And that infusion isn't a one-time thing for the other teams, either. Teams like the Angels, Rangers and even the Reds will be getting considerably more money in local television revenue in the coming years, money that can go toward the team. Salaries are unlikely to stop going up around the league, meaning that whatever meager amount ownership can divert from debt service will go progressively less far in each passing offseason.
The Mets, by contrast, receive well below market rate from SNY for annual television rights, and they locked into that deal for the long term as part of inducing SNY to purchase a large number of minority shares in the team last year to keep ownership afloat. (A lucrative asset like Mets television rights, at cut-rate price, is another reason SNY's value was so high, and the Wilpon stake something to borrow against.)
The deal calls for paying the Mets between the $68 million they received in 2011 and $83 million in 2015. By contrast, the deal signed by the Angels last winter pay them an average of $150 million per season over the next 20 years. (In a related note, they signed Albert Pujols and C.J. Wilson.)
So while every major league team will get an additional $50 million in national television revenue, the Mets included, starting in 2014, that's a tiny bit of parity compared to the massive disadvantage the Mets face as a franchise by using SNY's new value for ownership survival, instead of competing in the escalating marketplace of Major League Baseball. That's a problem from now until the day ownership has money to spend, whoever it is.
As per Standard and Poor's analysis, if the Mets stabilize at 2.3 million fans (which will require an attendance jump no one is expecting anytime soon), they'll still be losing money annually. But with the new loan around to help subsidize losses, it is hard to see an annual bite sufficient to force them out.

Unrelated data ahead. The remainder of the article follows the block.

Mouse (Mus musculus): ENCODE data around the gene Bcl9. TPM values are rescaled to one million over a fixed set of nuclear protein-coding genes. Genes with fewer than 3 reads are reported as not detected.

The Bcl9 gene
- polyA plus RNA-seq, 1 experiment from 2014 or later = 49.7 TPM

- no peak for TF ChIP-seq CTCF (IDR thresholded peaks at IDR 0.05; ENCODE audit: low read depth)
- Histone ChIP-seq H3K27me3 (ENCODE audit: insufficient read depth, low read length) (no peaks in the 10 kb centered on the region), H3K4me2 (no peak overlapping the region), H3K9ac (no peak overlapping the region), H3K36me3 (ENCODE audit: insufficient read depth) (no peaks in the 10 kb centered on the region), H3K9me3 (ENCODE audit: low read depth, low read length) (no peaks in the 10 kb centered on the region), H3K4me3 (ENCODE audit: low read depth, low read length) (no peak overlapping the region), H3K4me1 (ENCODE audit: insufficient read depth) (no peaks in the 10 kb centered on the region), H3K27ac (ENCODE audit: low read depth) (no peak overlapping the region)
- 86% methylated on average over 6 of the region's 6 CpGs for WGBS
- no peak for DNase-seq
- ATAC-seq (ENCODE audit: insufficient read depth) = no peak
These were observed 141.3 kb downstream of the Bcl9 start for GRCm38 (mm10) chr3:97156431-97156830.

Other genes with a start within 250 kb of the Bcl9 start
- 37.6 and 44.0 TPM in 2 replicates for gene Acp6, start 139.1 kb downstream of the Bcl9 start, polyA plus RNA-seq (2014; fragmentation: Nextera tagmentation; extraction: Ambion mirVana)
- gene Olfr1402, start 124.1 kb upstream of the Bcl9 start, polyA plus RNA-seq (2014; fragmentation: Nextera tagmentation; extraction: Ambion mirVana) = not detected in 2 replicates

The real question is whether the new loan comes with a longer time horizon, or if the balance will still be due in 2015, with the sale of their stake in S.N.Y. the only real path to clearing that debt hurdle. Comcast/Time Warner, the minority partners in S.N.Y., have right of first refusal on any sale of the Wilpon stake in the network. That means their stake, sold, won't earn as much as it would in a bidding war.
And by not being able to package SNY with the team, the value of the Mets drops considerably. A Mets franchise without television rights--in fact, with television rights providing cut-rate revenues for many years--won't inspire anything like the kind of bidding war that resulted in the Los Angeles Dodgers selling for $2.15 billion.
But for now, all of that is likely moot. If this new loan comes with additional time built into it, that does give them some more leeway to figure out some other way to raise well over a billion dollars. Perhaps SNY's value will continue to skyrocket, and they can borrow against that new collateral.
Otherwise, whatever the term of the new loan is will be the next realistic date the Mets' owners might be able to increase spending on the team in a significant way.
In the meantime, don't expect much.
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“I know a lot of people have told me they think home runs are bad,” Brian Cashman said. “I’m not one of them. Well, those people are going to get a chance to see what it looks like.”
The search for a new general manager continues.